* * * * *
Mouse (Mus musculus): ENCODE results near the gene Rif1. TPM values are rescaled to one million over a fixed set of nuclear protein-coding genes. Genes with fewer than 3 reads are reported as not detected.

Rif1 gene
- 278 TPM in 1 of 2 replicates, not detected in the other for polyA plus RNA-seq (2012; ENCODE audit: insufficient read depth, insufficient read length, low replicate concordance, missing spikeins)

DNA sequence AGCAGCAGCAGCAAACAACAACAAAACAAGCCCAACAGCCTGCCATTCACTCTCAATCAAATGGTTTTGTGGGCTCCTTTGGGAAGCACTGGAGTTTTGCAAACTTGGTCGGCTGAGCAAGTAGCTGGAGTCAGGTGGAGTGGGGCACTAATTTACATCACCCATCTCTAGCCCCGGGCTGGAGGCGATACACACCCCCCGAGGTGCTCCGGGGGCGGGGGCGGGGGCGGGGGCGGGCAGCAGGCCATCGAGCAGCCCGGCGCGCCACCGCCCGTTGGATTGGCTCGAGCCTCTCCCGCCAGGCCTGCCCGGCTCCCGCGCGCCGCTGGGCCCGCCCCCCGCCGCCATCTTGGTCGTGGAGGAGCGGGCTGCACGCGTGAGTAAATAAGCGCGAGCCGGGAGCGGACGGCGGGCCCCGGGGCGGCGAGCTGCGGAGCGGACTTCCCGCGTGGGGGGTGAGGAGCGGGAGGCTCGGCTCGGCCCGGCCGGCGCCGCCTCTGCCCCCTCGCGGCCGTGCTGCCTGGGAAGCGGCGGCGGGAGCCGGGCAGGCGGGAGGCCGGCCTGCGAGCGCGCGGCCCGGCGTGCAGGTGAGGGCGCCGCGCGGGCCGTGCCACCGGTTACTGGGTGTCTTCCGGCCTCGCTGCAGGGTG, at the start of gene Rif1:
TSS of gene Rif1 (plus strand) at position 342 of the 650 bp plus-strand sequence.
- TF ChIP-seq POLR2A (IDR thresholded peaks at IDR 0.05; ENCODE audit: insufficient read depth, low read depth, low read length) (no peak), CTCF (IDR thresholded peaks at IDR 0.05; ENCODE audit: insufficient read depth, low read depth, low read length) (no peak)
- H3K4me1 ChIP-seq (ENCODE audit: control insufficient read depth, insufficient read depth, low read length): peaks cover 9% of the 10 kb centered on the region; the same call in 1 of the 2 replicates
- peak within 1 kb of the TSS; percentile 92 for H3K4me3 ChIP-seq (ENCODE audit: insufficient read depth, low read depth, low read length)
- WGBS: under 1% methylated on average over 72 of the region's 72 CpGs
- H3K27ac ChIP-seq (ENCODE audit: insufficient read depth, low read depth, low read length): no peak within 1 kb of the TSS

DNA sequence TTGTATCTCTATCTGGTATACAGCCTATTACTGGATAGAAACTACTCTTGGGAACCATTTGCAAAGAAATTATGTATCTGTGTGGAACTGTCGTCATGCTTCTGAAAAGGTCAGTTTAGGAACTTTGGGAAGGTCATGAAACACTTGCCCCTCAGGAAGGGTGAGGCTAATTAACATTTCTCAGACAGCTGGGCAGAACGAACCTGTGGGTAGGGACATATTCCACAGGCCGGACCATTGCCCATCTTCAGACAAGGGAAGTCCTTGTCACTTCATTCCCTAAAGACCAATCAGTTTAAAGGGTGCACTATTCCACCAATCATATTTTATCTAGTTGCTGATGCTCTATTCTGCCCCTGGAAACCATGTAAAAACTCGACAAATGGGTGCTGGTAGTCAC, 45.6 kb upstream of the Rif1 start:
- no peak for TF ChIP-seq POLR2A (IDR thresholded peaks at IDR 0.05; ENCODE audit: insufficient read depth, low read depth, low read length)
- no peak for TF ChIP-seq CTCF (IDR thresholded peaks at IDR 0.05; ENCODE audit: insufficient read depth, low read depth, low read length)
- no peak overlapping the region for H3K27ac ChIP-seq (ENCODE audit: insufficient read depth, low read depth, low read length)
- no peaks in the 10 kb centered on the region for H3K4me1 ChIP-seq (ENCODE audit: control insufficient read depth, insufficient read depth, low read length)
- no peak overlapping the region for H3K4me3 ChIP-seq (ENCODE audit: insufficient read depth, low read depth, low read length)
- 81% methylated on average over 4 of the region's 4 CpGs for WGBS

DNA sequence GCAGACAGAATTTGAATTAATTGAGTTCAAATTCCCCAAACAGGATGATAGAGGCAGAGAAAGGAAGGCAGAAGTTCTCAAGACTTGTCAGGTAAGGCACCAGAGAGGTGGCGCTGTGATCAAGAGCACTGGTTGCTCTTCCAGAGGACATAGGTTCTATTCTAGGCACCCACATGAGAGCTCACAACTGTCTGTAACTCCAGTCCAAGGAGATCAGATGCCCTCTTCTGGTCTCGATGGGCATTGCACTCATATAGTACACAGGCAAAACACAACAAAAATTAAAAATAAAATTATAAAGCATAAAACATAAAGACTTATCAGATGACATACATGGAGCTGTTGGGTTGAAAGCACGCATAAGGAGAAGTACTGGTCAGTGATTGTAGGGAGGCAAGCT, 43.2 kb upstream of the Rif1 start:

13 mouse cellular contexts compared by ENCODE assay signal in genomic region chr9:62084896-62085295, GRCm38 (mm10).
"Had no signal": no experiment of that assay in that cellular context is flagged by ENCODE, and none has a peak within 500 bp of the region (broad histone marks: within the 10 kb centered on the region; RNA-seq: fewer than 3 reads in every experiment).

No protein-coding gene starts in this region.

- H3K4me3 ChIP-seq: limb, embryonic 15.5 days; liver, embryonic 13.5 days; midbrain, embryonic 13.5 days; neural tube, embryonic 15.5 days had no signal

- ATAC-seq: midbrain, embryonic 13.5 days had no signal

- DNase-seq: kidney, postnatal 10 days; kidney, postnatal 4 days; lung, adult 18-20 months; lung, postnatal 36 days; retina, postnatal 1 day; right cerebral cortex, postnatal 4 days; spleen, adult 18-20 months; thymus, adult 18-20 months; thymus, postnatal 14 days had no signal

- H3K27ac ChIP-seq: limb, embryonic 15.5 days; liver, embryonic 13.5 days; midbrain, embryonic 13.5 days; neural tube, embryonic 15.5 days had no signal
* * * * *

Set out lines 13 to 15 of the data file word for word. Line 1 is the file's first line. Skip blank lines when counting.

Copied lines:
- no peak for TF ChIP-seq CTCF (IDR thresholded peaks at IDR 0.05; ENCODE audit: insufficient read depth, low read depth, low read length)
- no peak overlapping the region for H3K27ac ChIP-seq (ENCODE audit: insufficient read depth, low read depth, low read length)
- no peaks in the 10 kb centered on the region for H3K4me1 ChIP-seq (ENCODE audit: control insufficient read depth, insufficient read depth, low read length)